Regime’s new KN-14 missile can strike anywhere from the West Coast to Chicago

The Pentagon confirms this week that North Korea has developed a new long-range missile capable of striking the interior of the United States.

The KN-14 intercontinental ballistic missile is an improvement over the current KN-8.  It has not yet been flight-tested, but the Pentagon confirms it is otherwise tested and functional.

Previous DPRK missile technology is believed to be capable of reaching the west coast of the United States.

The KN-14’s range of 5,000 – 6,200 miles means the North Korean military can now launch an ICBM that would reach the interior of the U.S.

“From the far northern corner of North Korea, [6,300-mile] range is sufficient for the KN-14 potentially to reach Chicago and Toronto,” says Rick Fisher, a senior fellow at the International Assessment and Strategy Center, citing Russian sources.

The missile is mounted on a Chinese-made launcher.

It was first publicly displayed during an Oct. 10, 2015 parade in Pyongyang, marking the 70th anniversary of the ruling Korean Workers Party, but it was not confirmed as operational until now.

While North Korea now has missiles capable of reaching the U.S., and have around 20 nuclear warheads, they have not yet developed a nuclear warhead small enough to be carried by an ICBM.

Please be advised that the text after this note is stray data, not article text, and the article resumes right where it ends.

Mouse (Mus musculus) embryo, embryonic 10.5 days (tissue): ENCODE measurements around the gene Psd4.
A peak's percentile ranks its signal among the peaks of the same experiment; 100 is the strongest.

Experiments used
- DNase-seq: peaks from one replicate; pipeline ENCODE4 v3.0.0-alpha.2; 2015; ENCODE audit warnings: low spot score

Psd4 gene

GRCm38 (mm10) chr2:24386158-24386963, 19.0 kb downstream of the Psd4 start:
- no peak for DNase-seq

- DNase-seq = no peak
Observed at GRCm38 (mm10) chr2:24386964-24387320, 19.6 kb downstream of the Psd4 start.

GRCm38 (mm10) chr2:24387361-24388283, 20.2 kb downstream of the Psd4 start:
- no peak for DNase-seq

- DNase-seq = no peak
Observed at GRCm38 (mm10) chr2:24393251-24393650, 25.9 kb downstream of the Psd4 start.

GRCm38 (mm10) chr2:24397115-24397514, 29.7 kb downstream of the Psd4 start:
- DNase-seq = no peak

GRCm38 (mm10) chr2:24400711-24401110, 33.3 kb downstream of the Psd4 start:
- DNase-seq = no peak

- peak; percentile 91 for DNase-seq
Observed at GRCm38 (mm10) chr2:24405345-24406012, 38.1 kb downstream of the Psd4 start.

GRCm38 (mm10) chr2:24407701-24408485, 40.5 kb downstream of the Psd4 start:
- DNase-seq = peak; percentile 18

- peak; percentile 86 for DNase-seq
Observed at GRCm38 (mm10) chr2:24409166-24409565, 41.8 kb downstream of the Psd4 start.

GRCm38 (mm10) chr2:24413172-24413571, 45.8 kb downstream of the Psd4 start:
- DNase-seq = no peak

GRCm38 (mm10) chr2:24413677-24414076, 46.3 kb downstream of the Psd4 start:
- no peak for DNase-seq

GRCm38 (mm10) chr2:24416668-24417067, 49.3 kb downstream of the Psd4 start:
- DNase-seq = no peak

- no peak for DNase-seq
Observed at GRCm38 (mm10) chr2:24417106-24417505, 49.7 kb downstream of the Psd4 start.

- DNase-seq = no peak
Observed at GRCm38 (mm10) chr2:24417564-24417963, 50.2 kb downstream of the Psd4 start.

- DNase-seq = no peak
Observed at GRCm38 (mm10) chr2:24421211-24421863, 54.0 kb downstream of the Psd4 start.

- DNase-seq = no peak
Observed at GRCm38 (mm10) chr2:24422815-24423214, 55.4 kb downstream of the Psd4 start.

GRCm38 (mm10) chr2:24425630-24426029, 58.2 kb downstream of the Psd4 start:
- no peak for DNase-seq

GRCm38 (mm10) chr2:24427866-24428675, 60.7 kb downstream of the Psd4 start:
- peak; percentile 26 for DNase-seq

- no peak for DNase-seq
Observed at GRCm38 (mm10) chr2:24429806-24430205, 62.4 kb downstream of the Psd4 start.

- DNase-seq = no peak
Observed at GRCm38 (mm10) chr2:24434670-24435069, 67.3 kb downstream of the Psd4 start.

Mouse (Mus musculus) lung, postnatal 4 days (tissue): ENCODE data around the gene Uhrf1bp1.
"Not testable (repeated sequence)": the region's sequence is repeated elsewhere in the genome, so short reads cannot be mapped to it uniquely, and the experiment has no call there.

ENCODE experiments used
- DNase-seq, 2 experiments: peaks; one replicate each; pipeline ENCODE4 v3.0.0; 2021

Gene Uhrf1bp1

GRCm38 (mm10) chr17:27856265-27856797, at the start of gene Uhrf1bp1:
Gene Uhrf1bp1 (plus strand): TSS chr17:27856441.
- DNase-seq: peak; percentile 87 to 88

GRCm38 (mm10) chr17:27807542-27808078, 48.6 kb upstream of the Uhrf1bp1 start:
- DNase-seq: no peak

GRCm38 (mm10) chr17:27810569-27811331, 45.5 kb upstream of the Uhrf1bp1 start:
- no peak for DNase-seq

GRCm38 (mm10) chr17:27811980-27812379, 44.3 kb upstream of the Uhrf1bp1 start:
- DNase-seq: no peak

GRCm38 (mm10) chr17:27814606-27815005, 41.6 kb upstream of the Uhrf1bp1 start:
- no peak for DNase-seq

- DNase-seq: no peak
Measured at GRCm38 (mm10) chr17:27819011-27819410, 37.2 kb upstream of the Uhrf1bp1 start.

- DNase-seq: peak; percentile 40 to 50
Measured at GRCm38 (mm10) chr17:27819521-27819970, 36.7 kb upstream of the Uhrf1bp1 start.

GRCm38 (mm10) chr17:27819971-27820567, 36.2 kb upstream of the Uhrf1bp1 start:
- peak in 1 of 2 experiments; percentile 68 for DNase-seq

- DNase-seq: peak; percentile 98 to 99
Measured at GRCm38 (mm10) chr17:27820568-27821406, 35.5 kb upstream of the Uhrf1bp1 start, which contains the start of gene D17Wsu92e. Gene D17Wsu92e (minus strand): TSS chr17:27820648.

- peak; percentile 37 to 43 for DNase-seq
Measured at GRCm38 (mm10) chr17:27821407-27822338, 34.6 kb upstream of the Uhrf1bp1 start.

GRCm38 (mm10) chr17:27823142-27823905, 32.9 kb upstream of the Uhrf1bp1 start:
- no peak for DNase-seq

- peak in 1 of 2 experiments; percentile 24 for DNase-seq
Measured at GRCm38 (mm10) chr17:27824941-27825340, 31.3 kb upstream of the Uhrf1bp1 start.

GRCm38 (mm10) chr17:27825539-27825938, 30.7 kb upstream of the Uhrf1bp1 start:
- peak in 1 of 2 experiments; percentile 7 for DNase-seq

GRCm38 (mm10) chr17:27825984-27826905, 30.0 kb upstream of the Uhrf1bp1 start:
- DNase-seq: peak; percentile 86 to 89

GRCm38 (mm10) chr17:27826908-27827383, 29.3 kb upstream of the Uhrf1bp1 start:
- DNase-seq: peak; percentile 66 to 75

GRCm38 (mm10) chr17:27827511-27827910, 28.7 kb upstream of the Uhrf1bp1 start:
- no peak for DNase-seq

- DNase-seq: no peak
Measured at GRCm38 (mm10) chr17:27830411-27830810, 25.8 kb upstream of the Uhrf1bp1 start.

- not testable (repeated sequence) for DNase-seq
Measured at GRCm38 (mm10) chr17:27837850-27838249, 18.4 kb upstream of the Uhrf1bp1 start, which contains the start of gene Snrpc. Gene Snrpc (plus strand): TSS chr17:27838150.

The regime recently released a propaganda video depicting a computer-animated, nuclear missile attack on Washington, D.C.

In this video, “Last Chance,” the nuclear missile is launched from a submarine.

Currently, North Korea does not have nuclear missile capability, as their submarine technology is 50 years behind the rest of the world.  For now, they maintain a fleet of Romeo-class submarines – a 1950’s model of a diesel submarine.

Not only is their submarine fleet horribly outdated, their inability to maintain them properly has left several to fail and sink on their own.

Still, it may only be a matter of time before North Korea develops a long-range nuclear ICBM.

“I agree with the intel community that we assess that they have the ability, they have the weapons, and they have the ability to miniaturize those weapons, and they have the ability to put them on a rocket that can range the homelands,” Adm. William Gortney, commander of the U.S. Northern Command, told a Congressional hearing.